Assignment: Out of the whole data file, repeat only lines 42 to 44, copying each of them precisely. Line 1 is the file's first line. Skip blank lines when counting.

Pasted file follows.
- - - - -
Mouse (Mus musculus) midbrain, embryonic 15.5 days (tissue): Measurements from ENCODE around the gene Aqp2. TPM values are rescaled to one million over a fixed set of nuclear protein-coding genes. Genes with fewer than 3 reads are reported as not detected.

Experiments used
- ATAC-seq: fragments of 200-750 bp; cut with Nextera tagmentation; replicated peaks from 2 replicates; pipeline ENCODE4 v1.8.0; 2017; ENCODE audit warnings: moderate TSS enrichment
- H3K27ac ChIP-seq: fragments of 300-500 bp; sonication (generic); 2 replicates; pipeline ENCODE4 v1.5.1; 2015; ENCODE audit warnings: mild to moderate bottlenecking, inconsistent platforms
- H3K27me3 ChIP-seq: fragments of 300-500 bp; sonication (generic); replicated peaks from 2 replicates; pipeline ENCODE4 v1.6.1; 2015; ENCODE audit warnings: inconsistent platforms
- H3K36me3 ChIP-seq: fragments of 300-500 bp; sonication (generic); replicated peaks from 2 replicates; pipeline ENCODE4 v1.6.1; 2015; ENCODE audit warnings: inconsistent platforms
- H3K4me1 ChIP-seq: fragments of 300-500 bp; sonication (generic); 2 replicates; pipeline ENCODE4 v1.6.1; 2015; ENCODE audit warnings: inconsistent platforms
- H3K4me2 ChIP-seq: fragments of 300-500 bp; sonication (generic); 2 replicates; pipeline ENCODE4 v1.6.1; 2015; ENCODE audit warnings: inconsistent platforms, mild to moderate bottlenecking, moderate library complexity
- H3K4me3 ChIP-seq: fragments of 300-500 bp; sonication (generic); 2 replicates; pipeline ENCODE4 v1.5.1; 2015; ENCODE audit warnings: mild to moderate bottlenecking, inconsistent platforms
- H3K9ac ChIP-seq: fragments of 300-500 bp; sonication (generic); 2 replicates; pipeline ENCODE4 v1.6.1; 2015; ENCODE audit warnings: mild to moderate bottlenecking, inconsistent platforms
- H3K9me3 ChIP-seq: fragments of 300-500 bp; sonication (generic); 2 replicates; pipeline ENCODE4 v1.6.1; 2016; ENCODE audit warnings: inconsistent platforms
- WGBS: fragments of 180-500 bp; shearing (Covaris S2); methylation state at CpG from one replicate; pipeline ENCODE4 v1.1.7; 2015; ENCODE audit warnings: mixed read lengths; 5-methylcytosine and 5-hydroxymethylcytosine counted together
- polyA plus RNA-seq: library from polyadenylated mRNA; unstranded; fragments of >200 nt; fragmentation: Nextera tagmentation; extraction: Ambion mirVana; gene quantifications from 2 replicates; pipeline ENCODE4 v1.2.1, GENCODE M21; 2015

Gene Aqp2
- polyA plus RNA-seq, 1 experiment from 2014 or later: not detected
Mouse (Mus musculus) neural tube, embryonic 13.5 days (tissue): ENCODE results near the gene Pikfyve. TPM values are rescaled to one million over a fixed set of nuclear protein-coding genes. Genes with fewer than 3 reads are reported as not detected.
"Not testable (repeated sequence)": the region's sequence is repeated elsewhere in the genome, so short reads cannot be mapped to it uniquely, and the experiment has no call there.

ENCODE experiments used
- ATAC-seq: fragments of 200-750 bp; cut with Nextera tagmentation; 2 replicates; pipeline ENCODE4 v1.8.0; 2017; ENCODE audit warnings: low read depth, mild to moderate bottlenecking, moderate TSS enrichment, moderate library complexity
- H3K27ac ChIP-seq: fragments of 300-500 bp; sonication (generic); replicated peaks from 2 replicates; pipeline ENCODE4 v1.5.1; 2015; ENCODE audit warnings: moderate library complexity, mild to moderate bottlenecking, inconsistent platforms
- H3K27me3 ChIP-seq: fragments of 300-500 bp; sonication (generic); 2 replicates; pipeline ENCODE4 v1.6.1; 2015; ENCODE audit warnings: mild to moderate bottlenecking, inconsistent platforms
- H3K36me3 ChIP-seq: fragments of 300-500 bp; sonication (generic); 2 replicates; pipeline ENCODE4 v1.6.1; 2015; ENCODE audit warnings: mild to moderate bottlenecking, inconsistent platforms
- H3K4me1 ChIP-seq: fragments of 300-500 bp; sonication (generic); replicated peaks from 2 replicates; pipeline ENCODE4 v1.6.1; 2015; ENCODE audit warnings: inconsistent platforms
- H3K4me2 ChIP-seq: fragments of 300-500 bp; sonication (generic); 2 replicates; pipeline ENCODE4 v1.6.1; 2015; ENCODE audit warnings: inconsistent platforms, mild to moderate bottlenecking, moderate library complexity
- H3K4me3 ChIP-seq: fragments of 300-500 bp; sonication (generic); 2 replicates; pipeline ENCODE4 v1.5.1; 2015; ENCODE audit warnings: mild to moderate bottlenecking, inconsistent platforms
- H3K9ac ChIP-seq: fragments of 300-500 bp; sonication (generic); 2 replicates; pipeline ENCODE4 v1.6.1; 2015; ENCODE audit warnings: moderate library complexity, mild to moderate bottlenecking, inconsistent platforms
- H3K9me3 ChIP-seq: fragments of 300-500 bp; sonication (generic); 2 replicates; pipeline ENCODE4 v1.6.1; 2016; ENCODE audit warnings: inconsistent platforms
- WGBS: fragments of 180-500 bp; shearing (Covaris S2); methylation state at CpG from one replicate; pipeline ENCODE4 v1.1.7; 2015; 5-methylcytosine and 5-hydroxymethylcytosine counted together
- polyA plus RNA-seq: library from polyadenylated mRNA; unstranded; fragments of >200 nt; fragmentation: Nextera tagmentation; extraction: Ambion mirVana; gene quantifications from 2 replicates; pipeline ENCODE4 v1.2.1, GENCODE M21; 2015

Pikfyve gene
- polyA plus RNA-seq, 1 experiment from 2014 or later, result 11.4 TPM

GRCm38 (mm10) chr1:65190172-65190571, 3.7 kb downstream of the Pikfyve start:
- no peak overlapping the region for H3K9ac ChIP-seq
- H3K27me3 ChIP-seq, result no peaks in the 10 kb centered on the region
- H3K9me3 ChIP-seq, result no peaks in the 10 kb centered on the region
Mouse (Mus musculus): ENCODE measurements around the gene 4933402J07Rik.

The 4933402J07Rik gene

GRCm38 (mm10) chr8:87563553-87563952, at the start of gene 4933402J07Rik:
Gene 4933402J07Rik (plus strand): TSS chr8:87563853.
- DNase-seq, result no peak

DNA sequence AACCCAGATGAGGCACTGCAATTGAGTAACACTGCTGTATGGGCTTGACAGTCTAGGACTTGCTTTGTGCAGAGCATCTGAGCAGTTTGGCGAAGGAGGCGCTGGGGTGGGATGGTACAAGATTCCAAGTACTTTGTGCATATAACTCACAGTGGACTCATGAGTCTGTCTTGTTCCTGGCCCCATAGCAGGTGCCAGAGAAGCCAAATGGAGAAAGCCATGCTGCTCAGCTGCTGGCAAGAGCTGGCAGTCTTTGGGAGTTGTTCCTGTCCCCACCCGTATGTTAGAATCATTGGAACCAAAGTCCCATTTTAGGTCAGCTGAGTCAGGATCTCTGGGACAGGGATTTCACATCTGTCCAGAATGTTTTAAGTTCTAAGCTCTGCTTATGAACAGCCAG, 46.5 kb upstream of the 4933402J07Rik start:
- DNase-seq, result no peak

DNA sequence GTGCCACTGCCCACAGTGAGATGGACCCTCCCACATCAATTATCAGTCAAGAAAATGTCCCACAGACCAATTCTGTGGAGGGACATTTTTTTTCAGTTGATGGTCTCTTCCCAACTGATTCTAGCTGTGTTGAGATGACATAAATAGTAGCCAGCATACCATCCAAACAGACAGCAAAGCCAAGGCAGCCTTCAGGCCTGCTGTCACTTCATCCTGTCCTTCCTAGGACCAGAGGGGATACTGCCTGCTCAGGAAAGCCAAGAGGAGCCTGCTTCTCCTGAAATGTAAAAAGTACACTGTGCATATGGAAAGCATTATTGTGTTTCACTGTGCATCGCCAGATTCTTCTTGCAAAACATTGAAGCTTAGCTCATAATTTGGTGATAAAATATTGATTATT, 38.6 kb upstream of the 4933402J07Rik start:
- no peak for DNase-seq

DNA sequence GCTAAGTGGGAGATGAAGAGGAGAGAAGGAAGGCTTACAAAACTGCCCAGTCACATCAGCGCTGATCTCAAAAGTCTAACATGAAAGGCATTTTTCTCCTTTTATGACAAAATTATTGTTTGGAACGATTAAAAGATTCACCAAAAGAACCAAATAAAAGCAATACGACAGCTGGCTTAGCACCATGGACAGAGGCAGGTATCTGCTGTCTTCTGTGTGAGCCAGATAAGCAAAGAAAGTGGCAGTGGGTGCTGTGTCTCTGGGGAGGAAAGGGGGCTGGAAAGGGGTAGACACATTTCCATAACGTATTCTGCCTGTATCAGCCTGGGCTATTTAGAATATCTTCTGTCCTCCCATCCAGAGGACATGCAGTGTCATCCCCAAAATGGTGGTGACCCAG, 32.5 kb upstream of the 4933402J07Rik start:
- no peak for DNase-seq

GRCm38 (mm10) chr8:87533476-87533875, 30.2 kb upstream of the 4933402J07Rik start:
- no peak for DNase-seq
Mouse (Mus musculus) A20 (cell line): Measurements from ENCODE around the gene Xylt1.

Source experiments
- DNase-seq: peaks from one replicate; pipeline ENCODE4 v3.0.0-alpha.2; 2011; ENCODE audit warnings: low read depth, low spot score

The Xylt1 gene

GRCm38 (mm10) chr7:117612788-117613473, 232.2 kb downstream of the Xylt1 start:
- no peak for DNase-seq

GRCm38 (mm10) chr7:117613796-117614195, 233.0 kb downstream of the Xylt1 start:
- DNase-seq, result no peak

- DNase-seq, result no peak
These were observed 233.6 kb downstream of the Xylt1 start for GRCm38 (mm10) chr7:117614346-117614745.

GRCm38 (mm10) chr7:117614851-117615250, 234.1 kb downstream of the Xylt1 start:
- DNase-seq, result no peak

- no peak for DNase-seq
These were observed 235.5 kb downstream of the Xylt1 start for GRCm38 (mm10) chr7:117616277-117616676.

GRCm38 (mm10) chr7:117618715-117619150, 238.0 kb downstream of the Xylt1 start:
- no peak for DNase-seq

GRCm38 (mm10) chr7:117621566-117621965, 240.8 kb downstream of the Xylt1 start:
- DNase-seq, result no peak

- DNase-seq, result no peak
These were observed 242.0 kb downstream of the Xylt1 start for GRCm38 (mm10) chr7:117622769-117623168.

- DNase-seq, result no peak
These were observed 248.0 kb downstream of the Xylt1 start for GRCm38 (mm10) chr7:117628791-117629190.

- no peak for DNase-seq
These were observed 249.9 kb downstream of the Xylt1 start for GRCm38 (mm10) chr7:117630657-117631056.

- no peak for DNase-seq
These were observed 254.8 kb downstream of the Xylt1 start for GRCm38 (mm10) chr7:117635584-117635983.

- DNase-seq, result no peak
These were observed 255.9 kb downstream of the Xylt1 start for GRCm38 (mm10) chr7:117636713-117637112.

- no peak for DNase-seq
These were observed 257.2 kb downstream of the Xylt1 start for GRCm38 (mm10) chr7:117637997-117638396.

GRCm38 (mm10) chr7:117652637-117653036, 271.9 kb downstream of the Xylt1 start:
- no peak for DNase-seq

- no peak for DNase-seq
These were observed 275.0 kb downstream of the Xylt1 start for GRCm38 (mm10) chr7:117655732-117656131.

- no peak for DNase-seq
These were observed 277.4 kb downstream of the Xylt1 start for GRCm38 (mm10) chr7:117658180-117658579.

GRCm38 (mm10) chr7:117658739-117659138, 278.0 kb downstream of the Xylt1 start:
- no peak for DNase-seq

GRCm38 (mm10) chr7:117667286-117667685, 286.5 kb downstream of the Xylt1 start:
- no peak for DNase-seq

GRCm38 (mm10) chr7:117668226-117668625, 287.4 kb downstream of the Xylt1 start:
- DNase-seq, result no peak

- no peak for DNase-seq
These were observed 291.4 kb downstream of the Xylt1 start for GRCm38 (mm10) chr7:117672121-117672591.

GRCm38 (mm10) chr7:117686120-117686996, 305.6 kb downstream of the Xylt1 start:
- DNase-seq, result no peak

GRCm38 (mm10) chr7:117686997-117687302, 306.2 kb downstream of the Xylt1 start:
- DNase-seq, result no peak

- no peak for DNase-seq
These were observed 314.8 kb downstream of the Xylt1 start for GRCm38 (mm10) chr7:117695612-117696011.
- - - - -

- DNase-seq, result no peak

DNA sequence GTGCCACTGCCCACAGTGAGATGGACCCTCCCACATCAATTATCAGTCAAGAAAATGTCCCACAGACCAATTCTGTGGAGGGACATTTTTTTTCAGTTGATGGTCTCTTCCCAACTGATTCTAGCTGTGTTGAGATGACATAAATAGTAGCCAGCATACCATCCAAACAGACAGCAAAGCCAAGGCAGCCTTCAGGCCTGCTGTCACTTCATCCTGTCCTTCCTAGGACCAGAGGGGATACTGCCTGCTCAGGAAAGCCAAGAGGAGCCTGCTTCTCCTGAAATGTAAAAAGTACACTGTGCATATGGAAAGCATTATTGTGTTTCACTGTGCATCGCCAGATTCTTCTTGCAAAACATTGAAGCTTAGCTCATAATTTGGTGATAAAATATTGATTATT, 38.6 kb upstream of the 4933402J07Rik start:
- no peak for DNase-seq